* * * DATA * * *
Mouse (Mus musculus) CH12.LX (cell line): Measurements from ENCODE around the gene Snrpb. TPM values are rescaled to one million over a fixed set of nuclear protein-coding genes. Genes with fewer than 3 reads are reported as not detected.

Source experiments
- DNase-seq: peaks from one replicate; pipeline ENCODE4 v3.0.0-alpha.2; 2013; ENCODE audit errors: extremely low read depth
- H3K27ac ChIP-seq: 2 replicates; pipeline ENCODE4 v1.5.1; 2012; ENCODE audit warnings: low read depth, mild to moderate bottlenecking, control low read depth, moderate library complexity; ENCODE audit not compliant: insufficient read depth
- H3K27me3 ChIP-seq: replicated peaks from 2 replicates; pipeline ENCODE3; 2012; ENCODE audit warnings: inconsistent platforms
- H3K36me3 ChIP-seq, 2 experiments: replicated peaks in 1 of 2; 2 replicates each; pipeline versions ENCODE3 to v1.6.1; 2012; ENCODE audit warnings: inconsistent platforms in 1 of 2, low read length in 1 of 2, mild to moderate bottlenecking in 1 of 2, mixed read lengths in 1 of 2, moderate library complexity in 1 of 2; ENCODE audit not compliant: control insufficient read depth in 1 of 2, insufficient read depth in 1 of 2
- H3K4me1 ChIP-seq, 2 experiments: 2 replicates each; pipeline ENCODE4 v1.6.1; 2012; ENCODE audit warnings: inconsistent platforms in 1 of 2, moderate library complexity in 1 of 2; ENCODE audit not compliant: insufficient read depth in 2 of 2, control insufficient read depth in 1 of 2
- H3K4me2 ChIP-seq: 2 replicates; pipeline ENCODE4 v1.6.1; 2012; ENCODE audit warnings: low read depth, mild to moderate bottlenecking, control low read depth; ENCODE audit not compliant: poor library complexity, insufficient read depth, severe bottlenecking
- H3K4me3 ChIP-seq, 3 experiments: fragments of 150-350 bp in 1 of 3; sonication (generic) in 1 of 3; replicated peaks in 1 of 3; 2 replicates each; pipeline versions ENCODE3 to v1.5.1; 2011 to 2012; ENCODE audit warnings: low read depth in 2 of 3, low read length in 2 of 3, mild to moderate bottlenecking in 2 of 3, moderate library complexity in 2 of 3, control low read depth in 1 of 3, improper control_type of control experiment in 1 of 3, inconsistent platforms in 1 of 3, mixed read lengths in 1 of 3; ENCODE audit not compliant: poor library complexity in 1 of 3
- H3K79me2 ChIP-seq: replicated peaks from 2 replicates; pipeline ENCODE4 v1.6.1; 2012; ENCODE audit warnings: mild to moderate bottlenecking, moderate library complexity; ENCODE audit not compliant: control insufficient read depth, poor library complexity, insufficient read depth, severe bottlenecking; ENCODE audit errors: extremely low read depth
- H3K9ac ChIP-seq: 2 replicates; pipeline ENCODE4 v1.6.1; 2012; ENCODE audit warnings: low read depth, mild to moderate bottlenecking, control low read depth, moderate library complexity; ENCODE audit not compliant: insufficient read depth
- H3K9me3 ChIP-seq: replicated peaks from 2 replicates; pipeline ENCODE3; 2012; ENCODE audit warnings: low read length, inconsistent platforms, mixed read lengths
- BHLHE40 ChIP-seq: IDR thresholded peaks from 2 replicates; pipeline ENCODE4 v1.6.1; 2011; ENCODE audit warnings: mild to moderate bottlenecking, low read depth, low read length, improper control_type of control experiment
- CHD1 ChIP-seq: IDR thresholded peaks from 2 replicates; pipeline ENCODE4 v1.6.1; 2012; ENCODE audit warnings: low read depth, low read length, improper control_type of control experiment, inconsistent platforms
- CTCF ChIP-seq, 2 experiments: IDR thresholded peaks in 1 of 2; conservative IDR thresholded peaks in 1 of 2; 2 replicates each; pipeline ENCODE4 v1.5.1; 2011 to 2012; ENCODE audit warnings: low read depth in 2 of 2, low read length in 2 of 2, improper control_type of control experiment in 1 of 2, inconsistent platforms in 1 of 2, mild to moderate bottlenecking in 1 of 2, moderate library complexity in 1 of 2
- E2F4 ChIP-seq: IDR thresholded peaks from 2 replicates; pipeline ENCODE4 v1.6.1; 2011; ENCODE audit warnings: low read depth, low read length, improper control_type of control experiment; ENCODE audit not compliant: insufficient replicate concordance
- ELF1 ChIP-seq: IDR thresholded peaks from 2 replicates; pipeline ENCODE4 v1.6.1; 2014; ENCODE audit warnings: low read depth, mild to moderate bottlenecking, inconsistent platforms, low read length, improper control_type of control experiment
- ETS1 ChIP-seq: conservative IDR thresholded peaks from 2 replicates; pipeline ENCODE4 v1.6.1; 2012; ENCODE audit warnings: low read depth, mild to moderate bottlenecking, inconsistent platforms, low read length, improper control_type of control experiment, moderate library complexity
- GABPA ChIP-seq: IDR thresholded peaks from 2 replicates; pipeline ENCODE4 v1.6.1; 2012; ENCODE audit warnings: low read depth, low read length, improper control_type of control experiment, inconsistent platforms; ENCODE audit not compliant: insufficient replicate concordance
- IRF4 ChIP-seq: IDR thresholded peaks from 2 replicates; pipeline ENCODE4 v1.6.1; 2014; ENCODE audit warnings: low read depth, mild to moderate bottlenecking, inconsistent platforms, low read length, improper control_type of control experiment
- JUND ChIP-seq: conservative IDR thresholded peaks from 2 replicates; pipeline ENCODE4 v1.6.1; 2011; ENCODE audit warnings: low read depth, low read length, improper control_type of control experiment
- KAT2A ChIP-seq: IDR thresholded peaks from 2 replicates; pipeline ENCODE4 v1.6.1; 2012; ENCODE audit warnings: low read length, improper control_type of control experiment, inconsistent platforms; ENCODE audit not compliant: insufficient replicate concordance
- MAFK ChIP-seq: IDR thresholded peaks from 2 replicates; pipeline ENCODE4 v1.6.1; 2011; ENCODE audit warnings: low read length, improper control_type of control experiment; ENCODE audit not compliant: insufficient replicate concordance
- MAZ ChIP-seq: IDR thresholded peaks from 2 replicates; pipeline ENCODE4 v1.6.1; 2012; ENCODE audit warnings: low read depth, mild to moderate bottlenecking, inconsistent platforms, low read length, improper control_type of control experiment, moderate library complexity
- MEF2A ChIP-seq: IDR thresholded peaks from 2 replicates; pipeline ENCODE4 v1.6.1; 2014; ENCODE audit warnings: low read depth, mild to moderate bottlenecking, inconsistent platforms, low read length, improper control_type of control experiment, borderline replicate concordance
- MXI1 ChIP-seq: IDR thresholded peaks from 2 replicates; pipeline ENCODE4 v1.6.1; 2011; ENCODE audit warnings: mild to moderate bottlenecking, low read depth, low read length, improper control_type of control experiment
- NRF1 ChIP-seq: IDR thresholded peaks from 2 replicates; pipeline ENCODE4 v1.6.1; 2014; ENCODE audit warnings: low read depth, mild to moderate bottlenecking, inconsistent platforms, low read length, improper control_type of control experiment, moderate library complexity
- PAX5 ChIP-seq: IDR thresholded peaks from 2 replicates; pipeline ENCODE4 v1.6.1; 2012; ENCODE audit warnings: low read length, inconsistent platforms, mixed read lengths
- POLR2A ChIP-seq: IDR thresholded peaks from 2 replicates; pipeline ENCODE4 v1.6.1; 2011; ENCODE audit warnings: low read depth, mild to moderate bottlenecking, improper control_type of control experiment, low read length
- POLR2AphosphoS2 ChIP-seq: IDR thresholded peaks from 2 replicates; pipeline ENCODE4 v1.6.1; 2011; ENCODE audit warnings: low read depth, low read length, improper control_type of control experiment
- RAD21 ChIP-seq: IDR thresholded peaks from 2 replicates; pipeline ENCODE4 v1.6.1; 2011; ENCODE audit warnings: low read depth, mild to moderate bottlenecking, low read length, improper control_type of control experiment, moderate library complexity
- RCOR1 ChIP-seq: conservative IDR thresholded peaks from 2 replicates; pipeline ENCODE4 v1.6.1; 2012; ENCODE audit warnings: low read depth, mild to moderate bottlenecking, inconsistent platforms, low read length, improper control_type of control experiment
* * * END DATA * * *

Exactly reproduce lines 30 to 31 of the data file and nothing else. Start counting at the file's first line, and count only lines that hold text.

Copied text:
- POLR2AphosphoS2 ChIP-seq: IDR thresholded peaks from 2 replicates; pipeline ENCODE4 v1.6.1; 2011; ENCODE audit warnings: low read depth, low read length, improper control_type of control experiment
- RAD21 ChIP-seq: IDR thresholded peaks from 2 replicates; pipeline ENCODE4 v1.6.1; 2011; ENCODE audit warnings: low read depth, mild to moderate bottlenecking, low read length, improper control_type of control experiment, moderate library complexity